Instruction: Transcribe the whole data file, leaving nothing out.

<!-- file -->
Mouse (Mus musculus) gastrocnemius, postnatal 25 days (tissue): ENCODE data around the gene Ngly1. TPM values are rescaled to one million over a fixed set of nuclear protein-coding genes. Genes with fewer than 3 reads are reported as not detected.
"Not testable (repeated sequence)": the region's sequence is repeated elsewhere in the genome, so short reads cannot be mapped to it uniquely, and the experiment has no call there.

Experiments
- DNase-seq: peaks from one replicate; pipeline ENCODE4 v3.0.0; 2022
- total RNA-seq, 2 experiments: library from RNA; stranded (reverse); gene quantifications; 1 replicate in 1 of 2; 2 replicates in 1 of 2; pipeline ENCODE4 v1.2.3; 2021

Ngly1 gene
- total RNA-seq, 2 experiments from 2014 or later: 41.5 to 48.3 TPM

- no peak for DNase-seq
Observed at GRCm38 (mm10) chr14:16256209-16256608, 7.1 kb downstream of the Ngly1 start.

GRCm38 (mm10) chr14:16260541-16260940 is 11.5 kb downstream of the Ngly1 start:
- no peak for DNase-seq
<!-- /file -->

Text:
Mouse (Mus musculus) gastrocnemius, postnatal 25 days (tissue): ENCODE data around the gene Ngly1. TPM values are rescaled to one million over a fixed set of nuclear protein-coding genes. Genes with fewer than 3 reads are reported as not detected.
"Not testable (repeated sequence)": the region's sequence is repeated elsewhere in the genome, so short reads cannot be mapped to it uniquely, and the experiment has no call there.

Experiments
- DNase-seq: peaks from one replicate; pipeline ENCODE4 v3.0.0; 2022
- total RNA-seq, 2 experiments: library from RNA; stranded (reverse); gene quantifications; 1 replicate in 1 of 2; 2 replicates in 1 of 2; pipeline ENCODE4 v1.2.3; 2021

Ngly1 gene
- total RNA-seq, 2 experiments from 2014 or later: 41.5 to 48.3 TPM

- no peak for DNase-seq
Observed at GRCm38 (mm10) chr14:16256209-16256608, 7.1 kb downstream of the Ngly1 start.

GRCm38 (mm10) chr14:16260541-16260940 is 11.5 kb downstream of the Ngly1 start:
- no peak for DNase-seq